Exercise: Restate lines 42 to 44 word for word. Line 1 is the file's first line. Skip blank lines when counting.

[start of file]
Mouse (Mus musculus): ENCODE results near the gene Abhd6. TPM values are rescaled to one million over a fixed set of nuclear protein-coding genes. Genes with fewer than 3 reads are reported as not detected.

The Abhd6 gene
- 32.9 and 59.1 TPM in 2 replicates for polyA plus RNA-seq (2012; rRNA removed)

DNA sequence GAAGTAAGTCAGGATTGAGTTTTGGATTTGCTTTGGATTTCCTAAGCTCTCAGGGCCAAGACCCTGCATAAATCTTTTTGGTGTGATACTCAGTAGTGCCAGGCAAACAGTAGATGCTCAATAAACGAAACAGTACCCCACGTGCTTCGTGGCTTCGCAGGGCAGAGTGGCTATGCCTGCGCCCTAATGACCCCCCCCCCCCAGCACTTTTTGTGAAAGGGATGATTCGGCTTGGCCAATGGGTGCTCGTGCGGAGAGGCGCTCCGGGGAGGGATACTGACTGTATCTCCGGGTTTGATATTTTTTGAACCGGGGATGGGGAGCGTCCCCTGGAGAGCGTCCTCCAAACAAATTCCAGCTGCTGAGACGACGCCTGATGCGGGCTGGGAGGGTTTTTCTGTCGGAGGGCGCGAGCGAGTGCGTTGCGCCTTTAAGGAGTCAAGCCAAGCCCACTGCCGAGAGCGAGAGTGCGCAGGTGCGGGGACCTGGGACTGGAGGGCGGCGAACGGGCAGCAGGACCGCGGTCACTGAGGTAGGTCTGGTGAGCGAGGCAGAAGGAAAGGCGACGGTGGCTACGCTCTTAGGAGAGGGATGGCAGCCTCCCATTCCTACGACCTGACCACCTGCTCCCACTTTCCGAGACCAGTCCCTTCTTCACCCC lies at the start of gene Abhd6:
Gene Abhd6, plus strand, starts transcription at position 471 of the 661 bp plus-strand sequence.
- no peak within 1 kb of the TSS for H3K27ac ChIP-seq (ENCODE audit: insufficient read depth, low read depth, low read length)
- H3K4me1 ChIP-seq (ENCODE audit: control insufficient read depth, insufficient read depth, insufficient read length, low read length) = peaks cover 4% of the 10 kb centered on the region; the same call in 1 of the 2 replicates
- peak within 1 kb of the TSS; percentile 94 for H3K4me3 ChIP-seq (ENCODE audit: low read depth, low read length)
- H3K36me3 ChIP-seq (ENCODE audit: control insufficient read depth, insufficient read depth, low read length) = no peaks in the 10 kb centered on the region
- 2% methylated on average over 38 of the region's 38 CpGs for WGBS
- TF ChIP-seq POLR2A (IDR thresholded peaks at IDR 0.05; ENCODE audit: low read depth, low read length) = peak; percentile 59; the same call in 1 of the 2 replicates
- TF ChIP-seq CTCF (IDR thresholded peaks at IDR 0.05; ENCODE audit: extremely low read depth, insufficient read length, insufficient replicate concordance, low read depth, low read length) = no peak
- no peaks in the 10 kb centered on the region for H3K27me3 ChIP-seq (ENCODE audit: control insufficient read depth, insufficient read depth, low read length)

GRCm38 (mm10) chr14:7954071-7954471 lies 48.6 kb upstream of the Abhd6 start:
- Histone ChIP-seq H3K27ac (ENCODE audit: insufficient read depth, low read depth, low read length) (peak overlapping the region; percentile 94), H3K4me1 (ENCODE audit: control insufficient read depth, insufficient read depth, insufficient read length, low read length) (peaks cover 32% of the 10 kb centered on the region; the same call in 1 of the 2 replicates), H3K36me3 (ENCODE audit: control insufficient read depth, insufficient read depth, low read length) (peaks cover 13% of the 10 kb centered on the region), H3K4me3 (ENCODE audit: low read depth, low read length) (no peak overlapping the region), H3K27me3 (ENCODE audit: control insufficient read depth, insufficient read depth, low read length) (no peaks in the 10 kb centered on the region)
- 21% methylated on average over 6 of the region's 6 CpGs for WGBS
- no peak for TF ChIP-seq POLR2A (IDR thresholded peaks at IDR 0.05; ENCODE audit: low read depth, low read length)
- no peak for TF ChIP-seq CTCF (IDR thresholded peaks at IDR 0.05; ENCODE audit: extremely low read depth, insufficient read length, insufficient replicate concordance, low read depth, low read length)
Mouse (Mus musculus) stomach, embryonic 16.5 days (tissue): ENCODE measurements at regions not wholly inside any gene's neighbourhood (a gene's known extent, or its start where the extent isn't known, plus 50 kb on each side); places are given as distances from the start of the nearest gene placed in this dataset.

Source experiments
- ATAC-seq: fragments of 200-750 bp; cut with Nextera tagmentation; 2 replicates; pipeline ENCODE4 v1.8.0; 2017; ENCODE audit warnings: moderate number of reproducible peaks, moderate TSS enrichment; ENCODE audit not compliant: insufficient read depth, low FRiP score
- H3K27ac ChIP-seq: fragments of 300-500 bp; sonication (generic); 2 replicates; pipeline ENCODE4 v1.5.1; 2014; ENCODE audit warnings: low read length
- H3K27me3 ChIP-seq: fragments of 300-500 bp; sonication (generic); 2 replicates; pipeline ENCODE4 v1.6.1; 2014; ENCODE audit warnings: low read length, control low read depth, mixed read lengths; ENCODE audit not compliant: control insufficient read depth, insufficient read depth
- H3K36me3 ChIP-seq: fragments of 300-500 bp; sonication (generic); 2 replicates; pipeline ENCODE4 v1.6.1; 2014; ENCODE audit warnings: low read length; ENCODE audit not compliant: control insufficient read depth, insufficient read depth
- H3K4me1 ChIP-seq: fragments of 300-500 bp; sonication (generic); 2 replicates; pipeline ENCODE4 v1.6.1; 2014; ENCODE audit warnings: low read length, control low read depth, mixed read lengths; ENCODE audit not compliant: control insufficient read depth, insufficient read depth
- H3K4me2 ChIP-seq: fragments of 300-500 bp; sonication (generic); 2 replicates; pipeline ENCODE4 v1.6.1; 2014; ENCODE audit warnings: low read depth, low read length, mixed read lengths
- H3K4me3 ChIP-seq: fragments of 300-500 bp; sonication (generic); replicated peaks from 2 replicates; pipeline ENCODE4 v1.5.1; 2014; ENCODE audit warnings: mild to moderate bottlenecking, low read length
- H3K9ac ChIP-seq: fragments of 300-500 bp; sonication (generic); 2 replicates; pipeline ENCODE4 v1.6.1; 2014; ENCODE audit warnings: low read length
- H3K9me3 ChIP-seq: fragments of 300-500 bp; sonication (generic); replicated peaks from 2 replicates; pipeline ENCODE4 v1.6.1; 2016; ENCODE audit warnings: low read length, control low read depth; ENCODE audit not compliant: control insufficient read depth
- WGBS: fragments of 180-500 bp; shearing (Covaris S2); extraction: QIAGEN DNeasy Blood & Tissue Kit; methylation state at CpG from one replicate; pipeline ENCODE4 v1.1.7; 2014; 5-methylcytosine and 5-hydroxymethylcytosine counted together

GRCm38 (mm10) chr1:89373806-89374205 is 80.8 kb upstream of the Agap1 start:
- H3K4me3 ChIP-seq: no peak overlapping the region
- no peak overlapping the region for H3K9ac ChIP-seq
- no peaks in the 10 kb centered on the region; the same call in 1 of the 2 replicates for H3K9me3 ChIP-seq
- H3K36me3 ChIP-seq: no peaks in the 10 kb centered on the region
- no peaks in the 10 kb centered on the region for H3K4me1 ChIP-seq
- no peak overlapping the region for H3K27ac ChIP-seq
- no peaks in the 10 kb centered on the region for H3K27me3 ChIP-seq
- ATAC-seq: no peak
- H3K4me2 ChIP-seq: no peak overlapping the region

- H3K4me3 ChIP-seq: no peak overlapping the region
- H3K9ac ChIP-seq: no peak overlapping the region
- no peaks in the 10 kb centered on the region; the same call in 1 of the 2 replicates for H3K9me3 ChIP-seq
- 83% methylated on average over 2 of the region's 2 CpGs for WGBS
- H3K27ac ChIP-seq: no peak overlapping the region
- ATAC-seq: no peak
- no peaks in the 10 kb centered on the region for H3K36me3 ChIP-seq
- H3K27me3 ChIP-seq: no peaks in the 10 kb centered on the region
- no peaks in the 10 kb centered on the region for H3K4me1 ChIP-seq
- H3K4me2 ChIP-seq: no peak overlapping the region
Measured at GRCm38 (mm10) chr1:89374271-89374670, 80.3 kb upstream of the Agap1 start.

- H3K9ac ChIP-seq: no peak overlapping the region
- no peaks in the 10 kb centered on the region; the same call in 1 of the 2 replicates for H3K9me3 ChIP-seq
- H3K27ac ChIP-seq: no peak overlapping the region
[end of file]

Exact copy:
- H3K9ac ChIP-seq: no peak overlapping the region
- no peaks in the 10 kb centered on the region; the same call in 1 of the 2 replicates for H3K9me3 ChIP-seq
- 83% methylated on average over 2 of the region's 2 CpGs for WGBS